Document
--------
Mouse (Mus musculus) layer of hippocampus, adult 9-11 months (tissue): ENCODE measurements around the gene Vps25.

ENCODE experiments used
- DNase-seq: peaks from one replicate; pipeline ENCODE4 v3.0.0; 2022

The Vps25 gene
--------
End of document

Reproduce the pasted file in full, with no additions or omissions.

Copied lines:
Mouse (Mus musculus) layer of hippocampus, adult 9-11 months (tissue): ENCODE measurements around the gene Vps25.

ENCODE experiments used
- DNase-seq: peaks from one replicate; pipeline ENCODE4 v3.0.0; 2022

The Vps25 gene